By Corrie Oberdin • 15 May, 2014
Earlier this year, we wrote about content calendars – creating a schedule of content, on a daily, weekly or monthly basis that will act as a road map for your social media & content marketing efforts. As we mentioned in the first post, content calendars can include just your social media channels, or can include email campaigns, web content and offline content as well. This week, we’ll look at how to brainstorm content “buckets” that you can place content into as you create your content calendar.
Content “buckets” are subjects or topics that your customers need to know about – they might be product focused, business focused, or educational. At their heart, content buckets should be focused on telling your audience what they need to know about you. At Iridian Group, we group our content into the following buckets:
Some clients with a B2C focus have content buckets that focus on customer questions, customer service, service information, product information, customer stories and sale information. Clients who are service oriented, or nonprofits, may have content buckets that focus on programs, fundraising, education, need and success stories.
Content buckets differ for each business and are created based on a combination of what types of content are available, marketing & business goals and employee involvement.
To identify what buckets may work best for a client’s content marketing program, we conduct a review of their current marketing materials, their marketing plans, their goals and what institutional knowledge might exists or be available outside the marketing department. We typically aim to start with 5-6 content buckets, but in some cases the list of topics can be as large as 10-15, or as small as 3, depending on the services or products offered. To create content buckets for your organization, do the following:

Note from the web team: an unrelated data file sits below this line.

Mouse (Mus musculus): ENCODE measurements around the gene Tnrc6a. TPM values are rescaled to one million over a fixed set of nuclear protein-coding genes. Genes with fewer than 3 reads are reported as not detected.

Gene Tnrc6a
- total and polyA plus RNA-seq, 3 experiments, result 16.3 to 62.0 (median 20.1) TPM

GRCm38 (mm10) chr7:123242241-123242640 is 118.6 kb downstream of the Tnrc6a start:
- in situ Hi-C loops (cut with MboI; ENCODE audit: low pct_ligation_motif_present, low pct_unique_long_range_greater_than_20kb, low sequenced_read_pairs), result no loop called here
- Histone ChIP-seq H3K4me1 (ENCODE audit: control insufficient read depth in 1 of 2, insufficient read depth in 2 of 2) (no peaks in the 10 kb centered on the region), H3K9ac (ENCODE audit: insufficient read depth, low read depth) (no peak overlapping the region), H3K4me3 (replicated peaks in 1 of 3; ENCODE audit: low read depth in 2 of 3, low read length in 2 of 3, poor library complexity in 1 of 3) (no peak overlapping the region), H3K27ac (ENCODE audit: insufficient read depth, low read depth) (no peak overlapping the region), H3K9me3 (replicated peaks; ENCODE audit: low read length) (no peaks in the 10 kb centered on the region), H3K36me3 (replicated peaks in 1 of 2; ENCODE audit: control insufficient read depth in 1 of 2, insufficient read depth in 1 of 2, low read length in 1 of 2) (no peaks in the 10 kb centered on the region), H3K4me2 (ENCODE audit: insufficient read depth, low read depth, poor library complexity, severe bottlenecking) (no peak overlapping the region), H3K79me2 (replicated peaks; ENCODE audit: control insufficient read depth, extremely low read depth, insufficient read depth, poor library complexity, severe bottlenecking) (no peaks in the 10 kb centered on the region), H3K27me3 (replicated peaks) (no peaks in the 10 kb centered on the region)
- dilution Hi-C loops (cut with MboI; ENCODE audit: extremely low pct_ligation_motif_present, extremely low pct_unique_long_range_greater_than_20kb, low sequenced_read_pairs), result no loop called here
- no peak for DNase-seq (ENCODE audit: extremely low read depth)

You may find after planning out your content calendar, that you are able to provide more information in one bucket than in another, and after measuring, you may find that your audience is more interested in one bucket than another. Over time, you may need to change up your content buckets, so a regular review of what you are saying, how you are saying it and the reaction that it is getting will be just as important as laying out the groundwork.